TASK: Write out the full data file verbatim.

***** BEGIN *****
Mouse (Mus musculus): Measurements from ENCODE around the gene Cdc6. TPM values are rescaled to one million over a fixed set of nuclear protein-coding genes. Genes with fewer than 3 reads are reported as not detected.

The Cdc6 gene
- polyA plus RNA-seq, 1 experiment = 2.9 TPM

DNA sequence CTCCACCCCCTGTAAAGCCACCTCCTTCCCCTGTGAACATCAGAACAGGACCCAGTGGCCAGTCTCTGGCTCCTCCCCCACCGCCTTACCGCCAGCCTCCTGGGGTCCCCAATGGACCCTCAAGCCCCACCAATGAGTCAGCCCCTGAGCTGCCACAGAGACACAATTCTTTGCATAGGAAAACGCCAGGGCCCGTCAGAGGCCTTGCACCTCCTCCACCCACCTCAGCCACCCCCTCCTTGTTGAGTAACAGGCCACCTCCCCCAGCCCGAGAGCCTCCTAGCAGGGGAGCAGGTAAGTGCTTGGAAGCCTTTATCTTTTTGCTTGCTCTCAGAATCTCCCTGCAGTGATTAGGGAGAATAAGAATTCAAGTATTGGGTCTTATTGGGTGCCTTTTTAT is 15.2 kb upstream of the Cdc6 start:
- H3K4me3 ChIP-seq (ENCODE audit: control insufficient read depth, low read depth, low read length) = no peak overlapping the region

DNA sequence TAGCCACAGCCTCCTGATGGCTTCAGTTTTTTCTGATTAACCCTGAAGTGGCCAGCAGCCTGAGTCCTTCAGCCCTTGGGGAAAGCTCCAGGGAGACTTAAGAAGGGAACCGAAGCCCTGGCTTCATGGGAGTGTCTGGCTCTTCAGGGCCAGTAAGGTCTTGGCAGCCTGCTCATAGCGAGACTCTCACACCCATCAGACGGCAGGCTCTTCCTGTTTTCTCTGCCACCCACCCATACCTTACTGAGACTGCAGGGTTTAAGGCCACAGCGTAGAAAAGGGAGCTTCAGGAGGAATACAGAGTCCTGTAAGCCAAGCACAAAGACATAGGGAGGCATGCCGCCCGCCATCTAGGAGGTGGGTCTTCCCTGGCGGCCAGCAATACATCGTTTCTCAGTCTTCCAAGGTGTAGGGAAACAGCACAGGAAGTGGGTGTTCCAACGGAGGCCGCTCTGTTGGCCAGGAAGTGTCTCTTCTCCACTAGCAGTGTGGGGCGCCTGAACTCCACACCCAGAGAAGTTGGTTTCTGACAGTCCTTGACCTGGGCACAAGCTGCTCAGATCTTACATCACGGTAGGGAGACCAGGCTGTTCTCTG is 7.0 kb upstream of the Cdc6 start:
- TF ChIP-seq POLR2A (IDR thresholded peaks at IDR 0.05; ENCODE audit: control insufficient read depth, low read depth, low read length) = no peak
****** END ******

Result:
Mouse (Mus musculus): Measurements from ENCODE around the gene Cdc6. TPM values are rescaled to one million over a fixed set of nuclear protein-coding genes. Genes with fewer than 3 reads are reported as not detected.

The Cdc6 gene
- polyA plus RNA-seq, 1 experiment = 2.9 TPM

DNA sequence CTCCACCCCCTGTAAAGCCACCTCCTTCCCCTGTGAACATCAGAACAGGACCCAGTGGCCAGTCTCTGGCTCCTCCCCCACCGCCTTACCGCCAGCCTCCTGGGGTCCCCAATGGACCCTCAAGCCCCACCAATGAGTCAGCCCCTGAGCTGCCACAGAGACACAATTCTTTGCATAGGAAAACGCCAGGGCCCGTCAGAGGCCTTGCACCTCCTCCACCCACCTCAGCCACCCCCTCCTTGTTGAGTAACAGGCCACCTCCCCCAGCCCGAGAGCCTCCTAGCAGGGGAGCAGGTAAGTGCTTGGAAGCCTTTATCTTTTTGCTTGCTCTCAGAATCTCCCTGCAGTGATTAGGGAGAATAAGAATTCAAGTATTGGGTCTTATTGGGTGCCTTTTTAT is 15.2 kb upstream of the Cdc6 start:
- H3K4me3 ChIP-seq (ENCODE audit: control insufficient read depth, low read depth, low read length) = no peak overlapping the region

DNA sequence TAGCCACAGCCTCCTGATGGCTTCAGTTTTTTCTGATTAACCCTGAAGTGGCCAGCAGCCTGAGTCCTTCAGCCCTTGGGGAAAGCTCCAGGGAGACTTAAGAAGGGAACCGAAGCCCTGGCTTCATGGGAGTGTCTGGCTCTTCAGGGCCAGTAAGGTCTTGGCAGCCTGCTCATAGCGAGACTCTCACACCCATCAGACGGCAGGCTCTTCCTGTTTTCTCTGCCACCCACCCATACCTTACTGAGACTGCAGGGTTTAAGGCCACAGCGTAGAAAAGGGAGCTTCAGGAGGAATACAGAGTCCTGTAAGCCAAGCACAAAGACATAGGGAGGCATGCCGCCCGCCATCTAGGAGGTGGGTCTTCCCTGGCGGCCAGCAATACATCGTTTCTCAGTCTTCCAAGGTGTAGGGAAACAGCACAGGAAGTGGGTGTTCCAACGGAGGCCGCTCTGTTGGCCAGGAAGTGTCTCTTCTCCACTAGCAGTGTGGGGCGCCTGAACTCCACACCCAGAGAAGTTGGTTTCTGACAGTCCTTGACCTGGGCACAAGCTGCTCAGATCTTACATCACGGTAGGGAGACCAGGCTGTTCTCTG is 7.0 kb upstream of the Cdc6 start:
- TF ChIP-seq POLR2A (IDR thresholded peaks at IDR 0.05; ENCODE audit: control insufficient read depth, low read depth, low read length) = no peak